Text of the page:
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  4. When I was young, probably elementary school, a neighbor friend question how I knew something that I had said to her. I said that my mom told me. She then asked,"How does your mom know that?" I said that my mom knows everything......and I believed it too. Now that I'm older, I realize that my mom always loved to read, not novels but informational things, because she had no time for recreational reading. She wanted to learn as much as she could. She also developed strong opinions about everything. I always considered those opinions when developing my own. When I reflect back on these things I have discovered that she may have been a tad controlling with her opinions, thinking if we adopted her ideas it would be the best for us, her 4 kids. But I feel it really squashed our ideas, not letting us figure out for ourselves if it was right for us. I know she meant well...wanting to protect us and all.

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  5. I was struck by the pendular personality of the patriarch. It's dawned on me recently that there are quite a few people like that. Maybe we're all like that in one way and to some degree or another. I'm thinking of obvious cases, though, like church members who serve cheerfully and faithfully for at time, than vanish from the pew for a time, then return, and so on. A character in a story I'm writing is like that. She believes in and needs the Gospel, but is strongly pulled away by another need. She is never at rest. She is always swinging back and forth between two forces.

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  6. I loved this piece.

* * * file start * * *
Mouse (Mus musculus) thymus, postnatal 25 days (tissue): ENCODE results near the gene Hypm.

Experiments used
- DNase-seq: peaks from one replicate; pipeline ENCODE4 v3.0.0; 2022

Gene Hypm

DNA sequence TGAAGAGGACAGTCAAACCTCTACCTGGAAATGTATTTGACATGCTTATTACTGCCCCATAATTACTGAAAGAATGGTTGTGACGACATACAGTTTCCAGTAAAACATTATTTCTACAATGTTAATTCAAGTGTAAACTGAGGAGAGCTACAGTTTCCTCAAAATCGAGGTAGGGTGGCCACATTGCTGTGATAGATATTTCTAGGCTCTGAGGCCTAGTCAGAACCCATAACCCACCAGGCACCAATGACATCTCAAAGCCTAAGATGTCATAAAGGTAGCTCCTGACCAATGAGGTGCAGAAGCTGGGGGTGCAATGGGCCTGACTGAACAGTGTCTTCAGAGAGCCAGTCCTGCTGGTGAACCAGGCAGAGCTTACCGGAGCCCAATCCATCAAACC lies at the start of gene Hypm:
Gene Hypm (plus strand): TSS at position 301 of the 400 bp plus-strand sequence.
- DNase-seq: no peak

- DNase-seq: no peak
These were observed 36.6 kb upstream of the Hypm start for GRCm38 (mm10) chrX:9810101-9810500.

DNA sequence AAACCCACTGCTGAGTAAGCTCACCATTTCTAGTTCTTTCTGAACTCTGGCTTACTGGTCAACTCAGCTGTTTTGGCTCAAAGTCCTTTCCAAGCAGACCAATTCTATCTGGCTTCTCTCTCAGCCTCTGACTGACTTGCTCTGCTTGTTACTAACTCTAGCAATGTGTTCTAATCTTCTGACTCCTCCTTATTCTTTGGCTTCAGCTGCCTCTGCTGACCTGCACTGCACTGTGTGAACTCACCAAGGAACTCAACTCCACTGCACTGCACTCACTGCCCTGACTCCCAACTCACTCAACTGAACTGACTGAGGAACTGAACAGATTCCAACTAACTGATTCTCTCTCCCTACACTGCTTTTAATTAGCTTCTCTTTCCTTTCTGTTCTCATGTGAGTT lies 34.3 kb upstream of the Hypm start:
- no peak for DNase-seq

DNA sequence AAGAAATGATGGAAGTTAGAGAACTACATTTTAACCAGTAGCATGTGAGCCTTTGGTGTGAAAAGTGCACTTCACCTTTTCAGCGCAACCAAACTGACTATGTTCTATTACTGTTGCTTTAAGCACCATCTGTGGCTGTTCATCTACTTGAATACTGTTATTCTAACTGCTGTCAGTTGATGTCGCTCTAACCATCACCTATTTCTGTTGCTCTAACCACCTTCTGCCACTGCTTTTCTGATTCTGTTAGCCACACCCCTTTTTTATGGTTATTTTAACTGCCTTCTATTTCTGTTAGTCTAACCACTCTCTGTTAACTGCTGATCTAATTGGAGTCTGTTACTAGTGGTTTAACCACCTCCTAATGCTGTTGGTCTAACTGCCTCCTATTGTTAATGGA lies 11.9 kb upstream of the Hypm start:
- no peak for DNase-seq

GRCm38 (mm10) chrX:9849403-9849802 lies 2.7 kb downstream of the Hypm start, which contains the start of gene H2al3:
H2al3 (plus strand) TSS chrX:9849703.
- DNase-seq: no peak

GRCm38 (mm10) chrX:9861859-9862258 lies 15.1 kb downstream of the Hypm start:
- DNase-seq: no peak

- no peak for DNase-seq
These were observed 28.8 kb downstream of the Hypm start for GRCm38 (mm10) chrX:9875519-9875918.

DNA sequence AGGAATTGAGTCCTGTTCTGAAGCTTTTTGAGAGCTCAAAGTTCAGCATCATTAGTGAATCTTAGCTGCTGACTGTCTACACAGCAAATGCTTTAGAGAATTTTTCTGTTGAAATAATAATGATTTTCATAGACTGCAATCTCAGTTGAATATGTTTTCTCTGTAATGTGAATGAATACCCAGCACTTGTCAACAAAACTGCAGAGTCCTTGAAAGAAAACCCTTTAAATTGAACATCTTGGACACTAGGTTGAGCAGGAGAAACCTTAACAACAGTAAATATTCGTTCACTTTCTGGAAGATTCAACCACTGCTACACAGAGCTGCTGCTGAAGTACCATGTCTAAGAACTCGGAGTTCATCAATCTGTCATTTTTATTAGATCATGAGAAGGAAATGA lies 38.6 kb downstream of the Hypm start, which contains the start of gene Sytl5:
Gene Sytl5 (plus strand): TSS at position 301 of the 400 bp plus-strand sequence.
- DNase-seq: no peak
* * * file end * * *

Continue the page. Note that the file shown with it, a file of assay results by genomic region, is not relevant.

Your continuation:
Most of the time I try not to think about my huge responsibility as a parent and how badly I let my kids down when I am weak. I've just been reading a biography of my grandparents who were consistently very, very good people. I feel proud to be related to them, but also guilty that even with their good examples and sacrifice, I'm still mediocre and my kids could already publish a book full of my faults. (They've already taken opportunity to mention some specifics to me.)

    I like this line:
    “I’m sorry,” he says - awkwardly, like an idol apologizing to a devotee for being made of mere clay.

    And especially this line:
    "The miracle will happen, though, as surely as I live. The broken clay of my heart will soften to mud, moldable again in the Creator’s hand."

    What a miracle forgiveness and repentance are! Thanks for forgiving your father and writing about it so beautifully. It's reassuring that it's okay to try our hand at life (and even parenting) because God made it safe to fail and try again.

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  7. Marianne Hales HardingMay 19, 2013 at 11:40 PM

    This one makes me sad. I've had a similar experience as a daughter and my daughter has too (except without the redemption at the end). It makes it hard for me to really feel the forgiveness/redemption at the end of this piece. It doesn't land for me at all. But that's probably just because of my recent experience with misguided hero worship!